But enough about the ACU, that’s in the past. The Army eventually woke up to the fact that the ACU is a failure, and began issuing a commercially-available uniform called MultiCam… but only to units deployed in Iraq and Afghanistan. The rest of the Army in garrison remained mired in a sea of ACUs. The Army has been using MultiCam as an “interim” solution to the ACU problem. This was a great idea, and was something the entire military should have gone to originally if we needed a change from BDU/DCU. Multicam works, it comes in multiple patterns, and oh yeah, it blends in with something other than your grandmother’s grey-green couch. MultiCam is commercial-off-the-shelf, which means there’s already a production line, and there are already producers ready to meet demand for not only uniforms, but for other accoutrements as well.
So, given MultiCam’s effectiveness, the fact that it is already fielded and field-tested, that troops love it, and it is already commercially available (i.e. no R&D costs), I’m relieved to know that the Army has selected MultiCam as the replacement for the much-maligned ACU.
Wait, what’s that? The Army DIDN’T pick MultiCam? That’s right boys and girls, upon closer inspection, it seems that the Army didn’t select MultiCam, it selected something “like” MultiCam. So let me get this straight. We left something that was already working (BDU and DCU), spent $5 BILLION dollars on a worthless replacement we didn’t even need, finally got something good (MultiCam), and now we’re abandoning that, too, for some other expensive Army-derived contrivance? Does that make any sense to the leaders of our country and our nation? It’s a lot like the GCCS vs. Palantir argument now roiling the corridors of the Pentagon: a government-contrived, multi-billion-dollar, ineffective abortion (GCCS and “something like MultiCam”) wrestling with an agile, functional, and cost-effective platform from the private sector, that the troops actually like and find useful (MultiCam and Palantir).
The Army’s uniform decision is even more perplexing given Congress’s guidance to all of the armed services to get their act together and stop wasting their time and taxpayer money on ridiculous new service-specific uniforms. This is important because while the Army leads the way in uniform-related stupidity, the other services have been guilty as well. And as crappy as the ACU is, at least it’s not the Navy’s blue “tactical” uniform (complete with fuzzy black boots) or the Air Force’s aborted “blue tiger stripe” uniform. Given this Congressional directive, the announcement of the Sergeant Major of the Army comes across as a huge GFY to Congress. “Yep, I heard what you said about one common uniform, but here in the Army, we’re doing our own thing.” There is no word yet if the Army-designed uniform will come with an integrated reflective belt.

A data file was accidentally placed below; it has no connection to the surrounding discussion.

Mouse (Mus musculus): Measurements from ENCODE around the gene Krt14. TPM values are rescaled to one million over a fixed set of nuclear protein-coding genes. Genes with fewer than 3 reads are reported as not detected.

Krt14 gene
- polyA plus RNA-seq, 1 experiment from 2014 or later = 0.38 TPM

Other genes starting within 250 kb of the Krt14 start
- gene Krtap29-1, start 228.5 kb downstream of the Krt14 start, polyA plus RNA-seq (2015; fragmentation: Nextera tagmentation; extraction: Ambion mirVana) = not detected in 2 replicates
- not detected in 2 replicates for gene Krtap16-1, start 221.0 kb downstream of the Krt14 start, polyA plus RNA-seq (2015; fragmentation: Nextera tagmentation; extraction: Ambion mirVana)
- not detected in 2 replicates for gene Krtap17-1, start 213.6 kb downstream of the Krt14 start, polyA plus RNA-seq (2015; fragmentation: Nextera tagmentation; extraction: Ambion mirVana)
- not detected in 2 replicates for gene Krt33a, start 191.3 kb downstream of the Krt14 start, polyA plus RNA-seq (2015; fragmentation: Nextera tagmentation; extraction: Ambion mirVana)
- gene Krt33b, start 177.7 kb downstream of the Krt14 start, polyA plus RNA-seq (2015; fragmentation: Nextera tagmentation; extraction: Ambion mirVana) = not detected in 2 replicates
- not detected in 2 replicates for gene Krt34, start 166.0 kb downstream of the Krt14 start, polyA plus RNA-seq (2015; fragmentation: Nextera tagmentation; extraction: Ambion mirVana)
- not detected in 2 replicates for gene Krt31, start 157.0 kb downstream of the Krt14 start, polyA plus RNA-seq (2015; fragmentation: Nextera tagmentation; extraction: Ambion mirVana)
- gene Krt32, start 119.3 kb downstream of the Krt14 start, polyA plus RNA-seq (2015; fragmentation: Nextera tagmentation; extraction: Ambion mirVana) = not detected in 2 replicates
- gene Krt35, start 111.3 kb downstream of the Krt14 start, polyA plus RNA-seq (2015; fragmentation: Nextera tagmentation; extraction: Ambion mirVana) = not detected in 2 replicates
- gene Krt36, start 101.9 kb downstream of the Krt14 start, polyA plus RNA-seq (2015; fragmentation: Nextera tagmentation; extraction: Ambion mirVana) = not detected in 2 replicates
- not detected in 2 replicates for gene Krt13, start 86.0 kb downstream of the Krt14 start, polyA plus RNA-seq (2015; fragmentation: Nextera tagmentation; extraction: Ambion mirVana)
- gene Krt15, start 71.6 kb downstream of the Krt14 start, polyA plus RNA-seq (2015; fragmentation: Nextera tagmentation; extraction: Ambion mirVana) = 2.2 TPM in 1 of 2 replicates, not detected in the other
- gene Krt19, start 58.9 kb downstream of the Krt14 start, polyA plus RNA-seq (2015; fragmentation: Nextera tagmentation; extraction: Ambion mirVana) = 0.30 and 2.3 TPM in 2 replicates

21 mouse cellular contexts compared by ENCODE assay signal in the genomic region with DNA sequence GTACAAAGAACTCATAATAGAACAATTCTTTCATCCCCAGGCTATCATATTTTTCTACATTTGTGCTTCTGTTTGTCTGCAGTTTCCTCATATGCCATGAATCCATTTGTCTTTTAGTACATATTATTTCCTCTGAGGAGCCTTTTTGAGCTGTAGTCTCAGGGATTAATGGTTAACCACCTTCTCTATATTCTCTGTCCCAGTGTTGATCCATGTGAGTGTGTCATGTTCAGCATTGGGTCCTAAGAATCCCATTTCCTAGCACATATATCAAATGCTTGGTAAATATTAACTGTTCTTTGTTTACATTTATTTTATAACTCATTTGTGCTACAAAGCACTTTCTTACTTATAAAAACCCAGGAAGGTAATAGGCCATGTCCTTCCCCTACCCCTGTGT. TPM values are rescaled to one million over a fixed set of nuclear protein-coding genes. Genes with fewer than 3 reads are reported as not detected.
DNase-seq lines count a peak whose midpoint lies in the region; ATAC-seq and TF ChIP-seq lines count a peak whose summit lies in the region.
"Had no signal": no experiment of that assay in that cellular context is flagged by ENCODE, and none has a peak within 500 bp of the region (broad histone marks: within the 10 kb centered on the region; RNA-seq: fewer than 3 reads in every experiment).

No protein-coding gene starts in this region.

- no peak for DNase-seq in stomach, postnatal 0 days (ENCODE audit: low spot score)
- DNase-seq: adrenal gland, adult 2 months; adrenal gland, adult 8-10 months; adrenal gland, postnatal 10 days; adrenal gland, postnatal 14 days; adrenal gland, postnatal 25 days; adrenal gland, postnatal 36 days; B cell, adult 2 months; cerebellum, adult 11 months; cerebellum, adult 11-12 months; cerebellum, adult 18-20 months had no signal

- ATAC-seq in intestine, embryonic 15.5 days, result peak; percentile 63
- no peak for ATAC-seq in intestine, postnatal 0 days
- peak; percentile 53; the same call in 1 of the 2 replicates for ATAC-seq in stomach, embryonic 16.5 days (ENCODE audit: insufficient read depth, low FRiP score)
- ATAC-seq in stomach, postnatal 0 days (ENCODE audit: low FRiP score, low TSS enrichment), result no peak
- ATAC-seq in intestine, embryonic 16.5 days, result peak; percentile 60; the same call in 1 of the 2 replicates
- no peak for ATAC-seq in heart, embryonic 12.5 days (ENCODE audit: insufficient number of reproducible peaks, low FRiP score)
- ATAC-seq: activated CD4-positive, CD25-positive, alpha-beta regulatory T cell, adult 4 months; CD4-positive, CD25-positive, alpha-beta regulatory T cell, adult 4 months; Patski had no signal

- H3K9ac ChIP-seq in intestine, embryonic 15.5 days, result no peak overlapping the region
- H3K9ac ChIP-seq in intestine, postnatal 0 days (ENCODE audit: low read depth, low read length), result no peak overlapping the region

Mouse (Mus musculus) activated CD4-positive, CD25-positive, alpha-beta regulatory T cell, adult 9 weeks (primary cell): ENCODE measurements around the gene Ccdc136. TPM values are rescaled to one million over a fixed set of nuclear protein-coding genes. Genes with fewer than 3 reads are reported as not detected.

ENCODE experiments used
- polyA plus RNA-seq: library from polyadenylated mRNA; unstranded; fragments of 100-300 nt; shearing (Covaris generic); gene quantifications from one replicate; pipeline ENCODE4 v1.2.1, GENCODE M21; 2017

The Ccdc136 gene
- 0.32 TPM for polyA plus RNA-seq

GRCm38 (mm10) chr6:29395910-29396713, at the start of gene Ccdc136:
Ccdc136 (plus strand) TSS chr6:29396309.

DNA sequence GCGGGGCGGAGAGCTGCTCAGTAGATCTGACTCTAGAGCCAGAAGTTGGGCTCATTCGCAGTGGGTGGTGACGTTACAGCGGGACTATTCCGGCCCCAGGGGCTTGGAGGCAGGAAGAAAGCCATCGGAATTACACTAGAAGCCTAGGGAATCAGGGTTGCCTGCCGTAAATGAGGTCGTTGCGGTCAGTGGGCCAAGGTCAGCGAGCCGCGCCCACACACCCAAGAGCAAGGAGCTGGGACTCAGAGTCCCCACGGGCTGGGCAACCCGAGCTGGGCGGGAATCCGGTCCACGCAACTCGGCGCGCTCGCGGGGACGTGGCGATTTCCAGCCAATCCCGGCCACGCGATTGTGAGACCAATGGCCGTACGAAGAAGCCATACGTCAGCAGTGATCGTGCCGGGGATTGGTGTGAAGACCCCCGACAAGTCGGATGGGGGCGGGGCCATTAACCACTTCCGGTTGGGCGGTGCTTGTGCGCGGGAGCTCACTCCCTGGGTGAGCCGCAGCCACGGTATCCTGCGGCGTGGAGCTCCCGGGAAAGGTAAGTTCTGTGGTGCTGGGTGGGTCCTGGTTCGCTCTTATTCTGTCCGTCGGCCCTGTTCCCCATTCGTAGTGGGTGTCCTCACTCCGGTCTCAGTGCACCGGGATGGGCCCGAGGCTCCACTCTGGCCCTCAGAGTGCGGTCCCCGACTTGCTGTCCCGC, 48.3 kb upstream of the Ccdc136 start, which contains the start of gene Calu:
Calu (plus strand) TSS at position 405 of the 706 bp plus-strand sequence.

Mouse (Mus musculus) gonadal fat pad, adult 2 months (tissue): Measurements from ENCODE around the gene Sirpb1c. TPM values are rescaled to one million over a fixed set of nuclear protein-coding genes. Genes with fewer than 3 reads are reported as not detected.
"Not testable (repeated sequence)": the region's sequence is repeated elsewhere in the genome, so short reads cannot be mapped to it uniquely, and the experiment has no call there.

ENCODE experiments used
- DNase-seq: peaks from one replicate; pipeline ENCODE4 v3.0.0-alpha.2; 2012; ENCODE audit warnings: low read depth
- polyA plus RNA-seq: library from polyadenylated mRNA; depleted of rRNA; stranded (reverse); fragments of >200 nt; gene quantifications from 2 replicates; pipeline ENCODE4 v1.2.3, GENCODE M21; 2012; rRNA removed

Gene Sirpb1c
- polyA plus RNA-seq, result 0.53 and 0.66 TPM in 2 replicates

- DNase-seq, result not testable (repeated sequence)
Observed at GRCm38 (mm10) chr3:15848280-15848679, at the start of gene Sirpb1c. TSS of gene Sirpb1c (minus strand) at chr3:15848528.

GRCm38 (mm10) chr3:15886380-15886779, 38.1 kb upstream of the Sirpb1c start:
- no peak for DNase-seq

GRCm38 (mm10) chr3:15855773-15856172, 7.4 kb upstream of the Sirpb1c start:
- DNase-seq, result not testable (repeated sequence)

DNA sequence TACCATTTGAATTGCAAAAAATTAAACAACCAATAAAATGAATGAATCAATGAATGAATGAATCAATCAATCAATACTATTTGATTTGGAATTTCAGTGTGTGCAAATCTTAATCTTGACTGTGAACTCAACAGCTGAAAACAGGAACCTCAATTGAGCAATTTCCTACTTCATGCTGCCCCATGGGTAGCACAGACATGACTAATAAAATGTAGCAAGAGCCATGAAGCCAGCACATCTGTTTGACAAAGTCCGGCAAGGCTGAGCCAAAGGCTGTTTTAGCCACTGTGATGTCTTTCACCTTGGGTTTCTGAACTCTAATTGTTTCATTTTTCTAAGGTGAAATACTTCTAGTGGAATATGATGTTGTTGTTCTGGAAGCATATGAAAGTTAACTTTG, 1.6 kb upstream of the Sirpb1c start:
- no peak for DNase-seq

The ACU was a solution to a problem that didn’t exist. We would have been better off sewing pockets and Velcro on the old DCUs and BDUs and saved the BILLIONS of DOLLARS in R&D costs and fielding expenses, in addition to external ridicule and internal derision incurred from the fielding of the ACU. But while we’re dumping stupid uniform decisions, we might as well throw the black beret into the bargain. Although the Army has wised up (a bit) and left the wear of the black beret as an “optional” decision for commanders, no one seems to want to pull the trigger and put the black beret out of the Army’s misery forever.
This might be in part due to the fact that no one wants to run afoul of the still-politically-influential GEN (Ret.) Eric Shenseki, the mastermind of the black beret’s fielding. Or it may be to simple apathy. Regardless, the Soldiers of the US Army and the American taxpayers deserve better. Cancel whatever ridiculousness the Army is planning, and dictate MultiCam as the standard uniform not only of the Army, but ALL of the US’s armed services. Put a stake through the heart of the black beret, “the headgear that will not die,” and let us get on to more important things… like, you know… fighting the war, dealing with downsizing, and handling our ever-shrinking military budget.